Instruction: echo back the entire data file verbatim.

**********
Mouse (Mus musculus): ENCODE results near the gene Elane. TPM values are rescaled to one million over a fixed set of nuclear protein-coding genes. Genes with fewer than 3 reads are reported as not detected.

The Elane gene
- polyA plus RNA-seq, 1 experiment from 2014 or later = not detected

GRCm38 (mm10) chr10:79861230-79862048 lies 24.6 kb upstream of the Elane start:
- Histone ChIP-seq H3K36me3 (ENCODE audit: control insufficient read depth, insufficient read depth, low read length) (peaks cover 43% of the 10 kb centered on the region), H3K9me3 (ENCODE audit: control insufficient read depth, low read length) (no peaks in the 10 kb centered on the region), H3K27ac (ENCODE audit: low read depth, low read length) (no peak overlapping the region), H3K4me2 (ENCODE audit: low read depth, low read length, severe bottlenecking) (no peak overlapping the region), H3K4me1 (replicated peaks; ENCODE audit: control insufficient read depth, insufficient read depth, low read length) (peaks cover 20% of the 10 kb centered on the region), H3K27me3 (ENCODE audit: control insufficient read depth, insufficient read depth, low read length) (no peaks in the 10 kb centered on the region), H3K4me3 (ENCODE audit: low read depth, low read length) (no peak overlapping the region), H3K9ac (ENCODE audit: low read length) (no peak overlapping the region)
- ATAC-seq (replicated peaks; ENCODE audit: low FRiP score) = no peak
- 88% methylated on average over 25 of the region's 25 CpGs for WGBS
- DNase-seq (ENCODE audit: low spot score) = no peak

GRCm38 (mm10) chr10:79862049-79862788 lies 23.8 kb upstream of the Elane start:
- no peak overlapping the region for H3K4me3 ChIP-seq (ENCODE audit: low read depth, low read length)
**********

Mouse (Mus musculus): ENCODE results near the gene Elane. TPM values are rescaled to one million over a fixed set of nuclear protein-coding genes. Genes with fewer than 3 reads are reported as not detected.

The Elane gene
- polyA plus RNA-seq, 1 experiment from 2014 or later = not detected

GRCm38 (mm10) chr10:79861230-79862048 lies 24.6 kb upstream of the Elane start:
- Histone ChIP-seq H3K36me3 (ENCODE audit: control insufficient read depth, insufficient read depth, low read length) (peaks cover 43% of the 10 kb centered on the region), H3K9me3 (ENCODE audit: control insufficient read depth, low read length) (no peaks in the 10 kb centered on the region), H3K27ac (ENCODE audit: low read depth, low read length) (no peak overlapping the region), H3K4me2 (ENCODE audit: low read depth, low read length, severe bottlenecking) (no peak overlapping the region), H3K4me1 (replicated peaks; ENCODE audit: control insufficient read depth, insufficient read depth, low read length) (peaks cover 20% of the 10 kb centered on the region), H3K27me3 (ENCODE audit: control insufficient read depth, insufficient read depth, low read length) (no peaks in the 10 kb centered on the region), H3K4me3 (ENCODE audit: low read depth, low read length) (no peak overlapping the region), H3K9ac (ENCODE audit: low read length) (no peak overlapping the region)
- ATAC-seq (replicated peaks; ENCODE audit: low FRiP score) = no peak
- 88% methylated on average over 25 of the region's 25 CpGs for WGBS
- DNase-seq (ENCODE audit: low spot score) = no peak

GRCm38 (mm10) chr10:79862049-79862788 lies 23.8 kb upstream of the Elane start:
- no peak overlapping the region for H3K4me3 ChIP-seq (ENCODE audit: low read depth, low read length)